Loki Laufeyjarson; trickster, shapeshifter, and the cause of—and solution to—Asgard’s greatest troubles. Famously known for his cunning and tricky nature, Loki is a Norse god who enjoys global popularity in not just entertainment media, but also amongst Norse Pagan spiritual circles. That’s right—Loki is still worshipped as a god in many parts of the world, including in the Nordic-Scandinavian countries from which he originates.
While Loki himself is an old god, the term “Lokean Practice” is very new. Originating in North America sometime in the 1990’s, it is used to describe a form of neo-pagan practice that focuses on Loki and sometimes his family. People who follow this practice may call themselves Lokeans.
The specifics of this term, how it came about, and how Lokean practice is done, requires understanding the history of this deity and what he’s all about. So without further ado, it’s time we dive into a very important question…
Who is Loki Laufeyjarson?
Anyone who’s seen any Marvel movies are likely familiar with Tom Hiddleston’s portrayal of Loki. He’s a dashing, suave, and villainous figure constantly at odds with his brother Thor and the heroes of the world. If this is the Loki you’re familiar with, you may be surprised to learn this characterization is very different from the deity he’s inspired by.
Long before Christianity was brought to far-flung regions of Northern Europe, a group of societies collectively known as the Norse people venerated gods, ancestors, and spirits of the land and man-made dwellings. One of these figures was Loki, who began as a domestic spirit before developing into a full-fledged deity.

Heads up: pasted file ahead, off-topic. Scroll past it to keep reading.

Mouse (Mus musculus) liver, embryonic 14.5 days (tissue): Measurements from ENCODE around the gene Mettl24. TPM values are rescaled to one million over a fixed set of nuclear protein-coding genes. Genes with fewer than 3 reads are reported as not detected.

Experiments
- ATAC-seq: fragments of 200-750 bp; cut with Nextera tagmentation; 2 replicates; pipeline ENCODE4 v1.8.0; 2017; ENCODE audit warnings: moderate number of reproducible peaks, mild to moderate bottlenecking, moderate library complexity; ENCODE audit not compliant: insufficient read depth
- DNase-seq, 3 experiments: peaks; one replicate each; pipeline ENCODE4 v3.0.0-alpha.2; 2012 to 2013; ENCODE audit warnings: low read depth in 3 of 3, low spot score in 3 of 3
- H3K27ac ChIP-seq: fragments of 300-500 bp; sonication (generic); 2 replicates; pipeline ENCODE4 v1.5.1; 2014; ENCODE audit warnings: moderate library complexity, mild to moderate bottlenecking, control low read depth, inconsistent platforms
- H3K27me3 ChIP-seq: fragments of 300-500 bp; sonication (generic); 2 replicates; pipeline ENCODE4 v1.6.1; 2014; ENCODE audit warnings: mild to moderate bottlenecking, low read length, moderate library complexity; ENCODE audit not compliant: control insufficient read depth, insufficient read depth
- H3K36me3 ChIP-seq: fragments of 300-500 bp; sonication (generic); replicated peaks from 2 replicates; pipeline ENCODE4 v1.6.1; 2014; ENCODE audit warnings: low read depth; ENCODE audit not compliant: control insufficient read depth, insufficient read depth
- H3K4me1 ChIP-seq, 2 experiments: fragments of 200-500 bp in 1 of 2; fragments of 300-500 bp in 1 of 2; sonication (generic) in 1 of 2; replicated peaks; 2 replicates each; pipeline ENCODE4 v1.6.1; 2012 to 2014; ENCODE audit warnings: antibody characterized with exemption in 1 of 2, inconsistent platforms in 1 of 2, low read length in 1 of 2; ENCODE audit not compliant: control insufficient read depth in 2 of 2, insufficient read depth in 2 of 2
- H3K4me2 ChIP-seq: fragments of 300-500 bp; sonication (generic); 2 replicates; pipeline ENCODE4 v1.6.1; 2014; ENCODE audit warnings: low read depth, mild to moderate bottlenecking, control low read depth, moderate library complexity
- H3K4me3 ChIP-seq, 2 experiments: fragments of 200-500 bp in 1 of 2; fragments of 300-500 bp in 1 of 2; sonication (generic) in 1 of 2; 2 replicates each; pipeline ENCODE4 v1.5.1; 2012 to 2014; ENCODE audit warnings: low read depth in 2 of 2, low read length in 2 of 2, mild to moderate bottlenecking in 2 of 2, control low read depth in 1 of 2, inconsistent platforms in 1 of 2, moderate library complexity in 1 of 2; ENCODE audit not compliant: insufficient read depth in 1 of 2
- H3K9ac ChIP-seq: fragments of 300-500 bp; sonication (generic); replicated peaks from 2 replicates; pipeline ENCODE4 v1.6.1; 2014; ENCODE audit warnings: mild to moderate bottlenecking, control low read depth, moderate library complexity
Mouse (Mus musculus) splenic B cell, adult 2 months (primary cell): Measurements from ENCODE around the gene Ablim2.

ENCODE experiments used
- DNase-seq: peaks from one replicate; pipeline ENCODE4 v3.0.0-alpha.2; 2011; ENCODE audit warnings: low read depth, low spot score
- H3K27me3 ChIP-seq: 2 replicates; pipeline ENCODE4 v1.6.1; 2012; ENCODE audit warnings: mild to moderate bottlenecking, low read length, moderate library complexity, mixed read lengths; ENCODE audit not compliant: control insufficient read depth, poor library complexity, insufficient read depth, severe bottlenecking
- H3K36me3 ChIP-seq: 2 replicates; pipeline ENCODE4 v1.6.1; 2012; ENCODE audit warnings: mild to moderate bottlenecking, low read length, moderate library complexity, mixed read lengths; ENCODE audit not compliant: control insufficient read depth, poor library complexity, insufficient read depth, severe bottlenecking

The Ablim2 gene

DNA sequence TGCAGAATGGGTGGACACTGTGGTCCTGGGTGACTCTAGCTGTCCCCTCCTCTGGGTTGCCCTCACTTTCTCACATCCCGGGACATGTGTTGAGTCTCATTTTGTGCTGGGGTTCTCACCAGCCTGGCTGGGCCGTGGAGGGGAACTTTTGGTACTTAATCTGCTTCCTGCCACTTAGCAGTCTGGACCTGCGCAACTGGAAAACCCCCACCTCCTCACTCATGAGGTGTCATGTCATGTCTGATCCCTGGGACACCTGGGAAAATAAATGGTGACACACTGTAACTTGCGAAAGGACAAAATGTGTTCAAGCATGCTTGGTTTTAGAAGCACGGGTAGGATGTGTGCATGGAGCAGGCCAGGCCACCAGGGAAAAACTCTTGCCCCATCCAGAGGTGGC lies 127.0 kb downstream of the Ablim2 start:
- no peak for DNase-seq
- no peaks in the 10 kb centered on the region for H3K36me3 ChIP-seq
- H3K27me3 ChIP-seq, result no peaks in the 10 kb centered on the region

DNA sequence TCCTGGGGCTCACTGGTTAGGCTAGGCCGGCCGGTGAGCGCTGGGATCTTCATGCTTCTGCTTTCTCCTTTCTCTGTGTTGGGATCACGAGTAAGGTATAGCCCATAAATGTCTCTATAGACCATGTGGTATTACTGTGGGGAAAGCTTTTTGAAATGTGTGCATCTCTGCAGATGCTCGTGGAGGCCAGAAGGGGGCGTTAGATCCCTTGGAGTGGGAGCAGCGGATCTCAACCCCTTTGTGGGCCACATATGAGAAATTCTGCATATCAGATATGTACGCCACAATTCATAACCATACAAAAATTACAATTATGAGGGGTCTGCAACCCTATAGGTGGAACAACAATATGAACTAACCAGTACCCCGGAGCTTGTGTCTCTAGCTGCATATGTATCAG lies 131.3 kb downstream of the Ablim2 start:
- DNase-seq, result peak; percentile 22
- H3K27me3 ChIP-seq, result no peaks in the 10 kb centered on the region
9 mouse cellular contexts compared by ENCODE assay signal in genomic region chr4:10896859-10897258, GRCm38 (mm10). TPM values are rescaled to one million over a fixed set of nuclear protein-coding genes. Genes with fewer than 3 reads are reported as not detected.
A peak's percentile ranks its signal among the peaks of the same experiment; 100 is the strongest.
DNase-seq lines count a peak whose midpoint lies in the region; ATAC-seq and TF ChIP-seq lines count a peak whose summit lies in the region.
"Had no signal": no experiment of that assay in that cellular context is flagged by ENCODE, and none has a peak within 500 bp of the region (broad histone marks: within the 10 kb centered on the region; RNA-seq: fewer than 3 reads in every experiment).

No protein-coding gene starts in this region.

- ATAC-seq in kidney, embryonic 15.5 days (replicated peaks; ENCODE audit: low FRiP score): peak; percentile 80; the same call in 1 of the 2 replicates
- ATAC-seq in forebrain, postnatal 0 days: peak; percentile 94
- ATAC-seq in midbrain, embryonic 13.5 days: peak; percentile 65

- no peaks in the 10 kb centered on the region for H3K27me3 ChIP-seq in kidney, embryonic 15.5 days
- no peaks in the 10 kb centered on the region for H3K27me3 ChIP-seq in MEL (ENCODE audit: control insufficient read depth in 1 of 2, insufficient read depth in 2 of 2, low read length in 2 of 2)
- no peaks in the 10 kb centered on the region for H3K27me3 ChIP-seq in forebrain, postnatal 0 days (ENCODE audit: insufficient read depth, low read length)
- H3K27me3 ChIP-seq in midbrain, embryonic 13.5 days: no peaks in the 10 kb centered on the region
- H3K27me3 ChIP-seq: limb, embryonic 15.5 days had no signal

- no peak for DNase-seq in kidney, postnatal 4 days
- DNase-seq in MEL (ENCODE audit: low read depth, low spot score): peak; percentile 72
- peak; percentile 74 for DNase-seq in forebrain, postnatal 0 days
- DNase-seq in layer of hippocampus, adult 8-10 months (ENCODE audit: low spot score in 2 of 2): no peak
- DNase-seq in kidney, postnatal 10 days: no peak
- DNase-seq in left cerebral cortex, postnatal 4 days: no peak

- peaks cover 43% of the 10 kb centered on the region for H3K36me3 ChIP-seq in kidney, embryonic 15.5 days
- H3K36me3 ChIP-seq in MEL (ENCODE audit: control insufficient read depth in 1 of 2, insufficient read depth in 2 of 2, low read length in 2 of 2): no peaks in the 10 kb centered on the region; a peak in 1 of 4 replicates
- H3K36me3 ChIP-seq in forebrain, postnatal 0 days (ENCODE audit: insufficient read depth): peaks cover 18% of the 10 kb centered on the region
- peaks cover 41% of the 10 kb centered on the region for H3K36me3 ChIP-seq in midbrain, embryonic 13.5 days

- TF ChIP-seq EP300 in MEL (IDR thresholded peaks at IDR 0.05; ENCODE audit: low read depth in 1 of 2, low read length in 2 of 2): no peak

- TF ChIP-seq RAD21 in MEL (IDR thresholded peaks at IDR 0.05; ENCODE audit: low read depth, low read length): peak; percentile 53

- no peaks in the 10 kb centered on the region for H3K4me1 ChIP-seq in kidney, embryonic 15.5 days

Loki Laufeyjarson is a clever, charismatic god known for his schemes and trickery. He’s a renowned shapeshifter who can turn into any sort of animal or person, and is known for regularly and willfully switching his gender. Like most tricksters, Loki’s actions are often morally ambiguous and highly transgressive, designed to push boundaries and test the status quo. He causes problems for the gods but also leaves them off better than before…after he’s cleaned up his mess, of course.
Stories about Loki can be found in Scandinavian oral tradition as well as many ancient texts found throughout Northern Europe. While Christianity became the dominant religion in Scandinavian countries, the stories of the gods were preserved and passed down from generation to generation. They and the Norse gods have found new life in neo-pagan movements all across the world within the past century.
Loki in the Modern-Day World
Loki is popular pretty much everywhere Norse Heathenry is practiced, including the Americas and different European countries. He’s taken on new roles as well as maintaining his old ones in modern times:
Trickster and Shapeshifter
Loki is still very much regarded as the same sneaky trickster and shapeshifter the old Norse took him for. His nature as a trickster doesn’t make him malicious by default, but some people might find his energy overwhelming. Like house parties, some people may enjoy Loki’s energy while others won’t.
Subversion and deception are also still both part of Loki’s nature. Though he may be a god, Loki is like the rest of the Norse gods in that he isn’t a paragon of morality or virtuous behavior. But like the rest of the Norse gods, he’s known for benefiting those he likes and those who like him in turn.
Due to Loki’s frequent and voluntary gender-switching in Norse mythology, modern-day Heathens and Lokeans consider Loki to be a genderqueer deity. He’s very popular amongst LGBTQ+ Norse pagans around the world for this reason…especially in Iceland, according to the Icelanders I’ve spoken to. Some pagans may refer to Loki with pronouns other than “he” out of respect for his gender-nonconformity, especially if he doesn’t always appear as a male deity to them.
Loki’s genderqueer nature is well-attested in many stories. Historically, this trait was considered “ragr,” which was a derogatory term for a feminine, submissive man. Today, Loki’s gender-nonconformity is something celebrated amongst Heathens.
Mover and Change-Maker